Why Poland is (still) a transnational civic nation?

Why Poland is (still) a transnational civic nation?

The concept of civic nation is based on the inclusive approach which generally does not segregate people on the ground of ethnicity. Like many other states of Central and Eastern Europe, Poland pays significant attention to its ethnic kin abroad. However, the existing Polish legal framework on compatriot policies contain important elements which make it possible to designate it as a civic model. The case of Poland is discussed by our expert Dr. Kiryl Kascian.

The Polish Constitution in its preamble underlines that the Constitution is established by “the Polish Nation – all citizens of the Republic” (Naród Polski – wszyscy obywatele Rzeczypospolitej).[1] On the one hand, this formulation explicitly underlines the inclusive approach to all ethnic segments of the Poland’s society. On the other hand, the translation of the official documents from one language to might lead to certain semantic peculiarities. It seems that the Polish word naród might be translated into English not only as “nation”, but also as “people”. Hence, neither of the two notions would undermine its civic identity if used in the official version of the Polish Constitution. On the other hand, the usage of the term “nation” for naród might imply more cohesiveness of the Polish society without any distinction on the ground of ethnicity.

The Constitution has references to the First and Second Republics, i.e. the medieval Republic of Two Nations and the interwar Polish state. In both cases and regardless of their contexts, these statehoods have territorial extension to the areas of contemporary Belarus, Latvia, Lithuania and Ukraine. However, references to the First and Second Republics by no means imply any extra-territorial effects of the Polish constitution.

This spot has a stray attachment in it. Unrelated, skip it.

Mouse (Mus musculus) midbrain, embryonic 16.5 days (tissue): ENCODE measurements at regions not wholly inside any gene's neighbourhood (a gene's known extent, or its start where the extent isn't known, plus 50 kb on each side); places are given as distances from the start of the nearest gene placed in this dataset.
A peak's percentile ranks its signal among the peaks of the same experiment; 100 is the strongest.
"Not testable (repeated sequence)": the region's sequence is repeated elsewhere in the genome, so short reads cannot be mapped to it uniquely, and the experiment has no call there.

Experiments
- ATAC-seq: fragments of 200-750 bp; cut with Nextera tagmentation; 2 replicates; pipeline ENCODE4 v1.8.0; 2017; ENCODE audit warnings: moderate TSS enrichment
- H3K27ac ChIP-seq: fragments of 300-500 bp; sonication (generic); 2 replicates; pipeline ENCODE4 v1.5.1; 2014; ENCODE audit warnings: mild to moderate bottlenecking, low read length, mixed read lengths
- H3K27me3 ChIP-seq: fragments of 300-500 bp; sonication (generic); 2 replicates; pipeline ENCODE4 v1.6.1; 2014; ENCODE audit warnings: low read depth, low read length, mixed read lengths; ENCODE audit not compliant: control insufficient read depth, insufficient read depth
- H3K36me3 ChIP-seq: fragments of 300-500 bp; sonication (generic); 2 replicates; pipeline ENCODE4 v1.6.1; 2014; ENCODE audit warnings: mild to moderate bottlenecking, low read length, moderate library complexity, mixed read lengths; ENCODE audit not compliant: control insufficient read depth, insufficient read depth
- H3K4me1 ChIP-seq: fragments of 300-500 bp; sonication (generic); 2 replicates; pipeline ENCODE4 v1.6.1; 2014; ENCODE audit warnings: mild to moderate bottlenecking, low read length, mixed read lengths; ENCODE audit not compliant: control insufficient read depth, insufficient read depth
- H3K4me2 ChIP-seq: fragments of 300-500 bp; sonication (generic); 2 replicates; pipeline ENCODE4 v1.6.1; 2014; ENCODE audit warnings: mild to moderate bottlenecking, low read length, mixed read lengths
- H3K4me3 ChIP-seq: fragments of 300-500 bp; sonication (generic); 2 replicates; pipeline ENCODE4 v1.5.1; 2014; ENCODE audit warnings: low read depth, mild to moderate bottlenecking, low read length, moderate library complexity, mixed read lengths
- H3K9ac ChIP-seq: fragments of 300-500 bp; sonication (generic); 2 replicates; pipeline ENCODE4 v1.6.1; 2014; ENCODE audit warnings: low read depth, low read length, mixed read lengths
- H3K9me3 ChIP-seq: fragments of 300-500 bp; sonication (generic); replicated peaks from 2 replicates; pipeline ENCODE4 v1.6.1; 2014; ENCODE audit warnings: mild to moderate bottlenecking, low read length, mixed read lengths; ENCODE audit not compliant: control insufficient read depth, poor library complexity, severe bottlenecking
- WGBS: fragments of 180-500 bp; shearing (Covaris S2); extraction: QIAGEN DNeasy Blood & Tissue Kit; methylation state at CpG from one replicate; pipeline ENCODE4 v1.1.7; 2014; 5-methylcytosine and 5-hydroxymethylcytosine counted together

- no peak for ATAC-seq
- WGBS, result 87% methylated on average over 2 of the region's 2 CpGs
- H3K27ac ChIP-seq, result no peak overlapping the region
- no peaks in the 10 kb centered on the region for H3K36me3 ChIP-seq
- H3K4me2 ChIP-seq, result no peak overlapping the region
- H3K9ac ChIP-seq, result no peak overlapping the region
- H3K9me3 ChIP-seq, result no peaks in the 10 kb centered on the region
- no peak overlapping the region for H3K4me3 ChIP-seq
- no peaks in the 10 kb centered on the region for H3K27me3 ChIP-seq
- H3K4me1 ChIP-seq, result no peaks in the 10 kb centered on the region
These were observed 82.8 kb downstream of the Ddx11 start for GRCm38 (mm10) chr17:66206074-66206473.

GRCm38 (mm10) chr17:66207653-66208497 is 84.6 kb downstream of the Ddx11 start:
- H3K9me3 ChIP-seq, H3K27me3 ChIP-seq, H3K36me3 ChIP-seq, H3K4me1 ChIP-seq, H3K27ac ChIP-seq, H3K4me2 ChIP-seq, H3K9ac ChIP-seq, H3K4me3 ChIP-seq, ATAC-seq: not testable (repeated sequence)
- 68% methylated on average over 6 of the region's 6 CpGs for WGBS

At the same time, the extra-territorial dimension of the Constitution could be observed in its preamble and two articles. The preamble underlines the Polish Nation, as it is understood in the Constitution, is “bound in community with our compatriots [rodacy – KK] dispersed throughout the world”. Poland ensures “conditions for the people’s equal access to the products of culture which are the source of the Nation’s identity, continuity and development” (Art. 6). The same article also prescribes that Poland bounds itself in providing “assistance to Poles living abroad to maintain their links with the national cultural heritage”. Finally, the Constitution contains a provision, according to which the right to permanent settlement in the country may be provided to “anyone whose Polish origin has been confirmed in accordance with statute” (Art. 52.5). With this regard, it is necessary to emphasize that the Constitution makes a clear distinction between the civic Polish Nation (Naród Polski) and the foreign compatriots (or persons of Polish origin) designated on ethnic grounds. Hence, the latter group does not form the part of the Polish Nation, as it is formulated in the Constitution, although its attachment to the Naród Polski is explicitly acknowledged.

The specific legal acts aimed at the support of the Polish communities abroad are predominantly focused on the areas situated “in the East”, i.e. in the territories of the former Soviet Union. However, these laws provide a qualitative difference among these post-Soviet countries. With this regard it is necessary to address the Law on Polish Card (Karta Polaka)[2] and the Law on Repatriation.[3] The territorial scope of the former law is the entire area of the former Soviet Union, including the Baltic States. In other words, the Polish Card can be issued to any who declares their affiliation (przynależność) with the Polish Nation (Art. 3.1) and is either citizen or a stateless person permanently residing in either of the former Soviet countries (Art. 2.2), provided that this person neither possesses Polish citizenship, nor permanent residency in Poland (Art. 2.4). The applicants also have to demonstrate sufficient command of the Polish language, as well as knowledge of Polish traditions and customs.